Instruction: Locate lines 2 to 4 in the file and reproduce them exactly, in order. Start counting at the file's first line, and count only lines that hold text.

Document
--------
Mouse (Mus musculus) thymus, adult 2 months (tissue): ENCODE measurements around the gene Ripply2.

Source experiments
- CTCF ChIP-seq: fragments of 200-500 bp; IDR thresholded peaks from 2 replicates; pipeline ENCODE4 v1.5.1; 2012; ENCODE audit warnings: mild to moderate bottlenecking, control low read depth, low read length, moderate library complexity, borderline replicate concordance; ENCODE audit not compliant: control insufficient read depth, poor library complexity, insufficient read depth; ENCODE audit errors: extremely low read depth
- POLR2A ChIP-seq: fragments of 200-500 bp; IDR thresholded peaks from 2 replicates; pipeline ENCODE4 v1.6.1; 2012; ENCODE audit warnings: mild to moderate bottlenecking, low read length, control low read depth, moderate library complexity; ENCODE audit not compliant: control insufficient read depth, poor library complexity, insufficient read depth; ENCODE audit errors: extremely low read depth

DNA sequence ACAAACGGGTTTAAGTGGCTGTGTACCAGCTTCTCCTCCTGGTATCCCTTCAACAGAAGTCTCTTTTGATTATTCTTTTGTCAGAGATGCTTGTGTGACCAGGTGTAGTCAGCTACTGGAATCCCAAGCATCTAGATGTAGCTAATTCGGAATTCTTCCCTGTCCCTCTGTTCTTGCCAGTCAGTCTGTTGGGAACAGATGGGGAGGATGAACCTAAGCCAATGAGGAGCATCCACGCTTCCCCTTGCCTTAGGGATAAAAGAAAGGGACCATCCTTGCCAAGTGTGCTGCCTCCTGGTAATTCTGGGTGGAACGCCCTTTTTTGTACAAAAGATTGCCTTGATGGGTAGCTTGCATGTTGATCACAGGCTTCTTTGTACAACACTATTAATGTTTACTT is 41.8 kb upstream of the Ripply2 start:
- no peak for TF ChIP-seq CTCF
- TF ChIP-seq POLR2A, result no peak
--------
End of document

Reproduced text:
Source experiments
- CTCF ChIP-seq: fragments of 200-500 bp; IDR thresholded peaks from 2 replicates; pipeline ENCODE4 v1.5.1; 2012; ENCODE audit warnings: mild to moderate bottlenecking, control low read depth, low read length, moderate library complexity, borderline replicate concordance; ENCODE audit not compliant: control insufficient read depth, poor library complexity, insufficient read depth; ENCODE audit errors: extremely low read depth
- POLR2A ChIP-seq: fragments of 200-500 bp; IDR thresholded peaks from 2 replicates; pipeline ENCODE4 v1.6.1; 2012; ENCODE audit warnings: mild to moderate bottlenecking, low read length, control low read depth, moderate library complexity; ENCODE audit not compliant: control insufficient read depth, poor library complexity, insufficient read depth; ENCODE audit errors: extremely low read depth